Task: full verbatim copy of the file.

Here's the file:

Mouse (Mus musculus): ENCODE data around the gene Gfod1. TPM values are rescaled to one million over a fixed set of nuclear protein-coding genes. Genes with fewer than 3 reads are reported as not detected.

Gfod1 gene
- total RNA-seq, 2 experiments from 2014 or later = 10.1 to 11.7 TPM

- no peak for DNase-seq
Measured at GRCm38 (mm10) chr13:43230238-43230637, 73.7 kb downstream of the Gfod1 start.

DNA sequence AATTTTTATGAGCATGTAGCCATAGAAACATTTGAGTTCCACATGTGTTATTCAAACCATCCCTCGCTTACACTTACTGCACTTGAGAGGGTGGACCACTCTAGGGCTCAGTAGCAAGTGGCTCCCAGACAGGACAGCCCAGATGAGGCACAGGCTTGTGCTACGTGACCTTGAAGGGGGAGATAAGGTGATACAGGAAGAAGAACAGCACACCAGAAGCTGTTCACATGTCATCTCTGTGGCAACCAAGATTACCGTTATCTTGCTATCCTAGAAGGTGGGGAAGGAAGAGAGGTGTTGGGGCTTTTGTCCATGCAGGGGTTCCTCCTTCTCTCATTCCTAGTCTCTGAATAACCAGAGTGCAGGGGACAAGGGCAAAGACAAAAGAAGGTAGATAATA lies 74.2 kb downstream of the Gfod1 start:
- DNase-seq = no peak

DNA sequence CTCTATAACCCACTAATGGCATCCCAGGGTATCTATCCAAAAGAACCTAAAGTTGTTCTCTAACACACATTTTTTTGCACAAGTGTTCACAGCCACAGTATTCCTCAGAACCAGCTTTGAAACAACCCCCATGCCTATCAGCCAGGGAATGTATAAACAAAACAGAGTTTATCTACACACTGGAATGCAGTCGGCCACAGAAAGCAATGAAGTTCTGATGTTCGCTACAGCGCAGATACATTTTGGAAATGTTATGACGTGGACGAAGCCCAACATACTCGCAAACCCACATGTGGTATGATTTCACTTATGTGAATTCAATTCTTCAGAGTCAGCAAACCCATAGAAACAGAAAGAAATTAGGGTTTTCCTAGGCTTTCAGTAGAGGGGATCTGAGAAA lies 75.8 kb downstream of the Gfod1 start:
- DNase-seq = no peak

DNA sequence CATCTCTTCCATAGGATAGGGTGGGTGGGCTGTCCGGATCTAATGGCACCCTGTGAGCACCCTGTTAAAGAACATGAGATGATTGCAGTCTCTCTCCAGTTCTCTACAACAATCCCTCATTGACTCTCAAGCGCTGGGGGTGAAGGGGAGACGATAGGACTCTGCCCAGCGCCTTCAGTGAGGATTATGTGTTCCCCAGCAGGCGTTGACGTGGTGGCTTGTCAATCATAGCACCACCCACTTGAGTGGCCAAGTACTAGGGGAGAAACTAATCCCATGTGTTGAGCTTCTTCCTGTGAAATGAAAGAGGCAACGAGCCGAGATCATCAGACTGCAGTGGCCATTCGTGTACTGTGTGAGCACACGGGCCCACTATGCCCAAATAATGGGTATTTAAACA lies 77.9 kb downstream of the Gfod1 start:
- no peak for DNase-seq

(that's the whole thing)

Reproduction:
Mouse (Mus musculus): ENCODE data around the gene Gfod1. TPM values are rescaled to one million over a fixed set of nuclear protein-coding genes. Genes with fewer than 3 reads are reported as not detected.

Gfod1 gene
- total RNA-seq, 2 experiments from 2014 or later = 10.1 to 11.7 TPM

- no peak for DNase-seq
Measured at GRCm38 (mm10) chr13:43230238-43230637, 73.7 kb downstream of the Gfod1 start.

DNA sequence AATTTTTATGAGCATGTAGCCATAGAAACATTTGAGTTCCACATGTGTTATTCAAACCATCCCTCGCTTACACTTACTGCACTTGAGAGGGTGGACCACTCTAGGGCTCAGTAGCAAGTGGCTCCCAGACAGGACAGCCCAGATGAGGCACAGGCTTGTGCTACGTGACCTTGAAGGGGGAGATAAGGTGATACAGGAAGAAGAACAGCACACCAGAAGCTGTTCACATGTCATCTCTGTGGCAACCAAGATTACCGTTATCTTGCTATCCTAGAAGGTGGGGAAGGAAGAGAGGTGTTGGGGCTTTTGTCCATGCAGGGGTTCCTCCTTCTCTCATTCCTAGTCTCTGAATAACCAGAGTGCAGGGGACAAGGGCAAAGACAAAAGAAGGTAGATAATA lies 74.2 kb downstream of the Gfod1 start:
- DNase-seq = no peak

DNA sequence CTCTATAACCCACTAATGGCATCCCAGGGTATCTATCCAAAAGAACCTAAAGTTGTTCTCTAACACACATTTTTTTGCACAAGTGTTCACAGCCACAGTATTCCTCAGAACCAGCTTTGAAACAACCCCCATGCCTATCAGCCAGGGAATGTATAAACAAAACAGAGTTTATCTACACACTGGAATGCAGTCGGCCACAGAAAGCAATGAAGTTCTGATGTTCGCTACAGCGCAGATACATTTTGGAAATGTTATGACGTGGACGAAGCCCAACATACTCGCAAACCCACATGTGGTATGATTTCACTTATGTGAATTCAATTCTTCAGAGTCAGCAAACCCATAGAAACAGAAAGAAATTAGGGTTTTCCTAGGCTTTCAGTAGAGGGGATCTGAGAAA lies 75.8 kb downstream of the Gfod1 start:
- DNase-seq = no peak

DNA sequence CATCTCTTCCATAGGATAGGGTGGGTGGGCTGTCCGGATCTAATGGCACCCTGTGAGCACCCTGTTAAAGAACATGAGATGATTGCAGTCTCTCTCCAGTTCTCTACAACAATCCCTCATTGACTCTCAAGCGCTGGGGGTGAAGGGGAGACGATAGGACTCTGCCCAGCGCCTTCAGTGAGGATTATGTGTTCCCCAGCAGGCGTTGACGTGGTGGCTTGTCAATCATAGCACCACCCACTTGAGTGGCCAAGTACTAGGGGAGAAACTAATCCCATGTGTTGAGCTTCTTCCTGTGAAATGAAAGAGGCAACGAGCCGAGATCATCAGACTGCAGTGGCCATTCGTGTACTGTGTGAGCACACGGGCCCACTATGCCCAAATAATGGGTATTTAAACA lies 77.9 kb downstream of the Gfod1 start:
- no peak for DNase-seq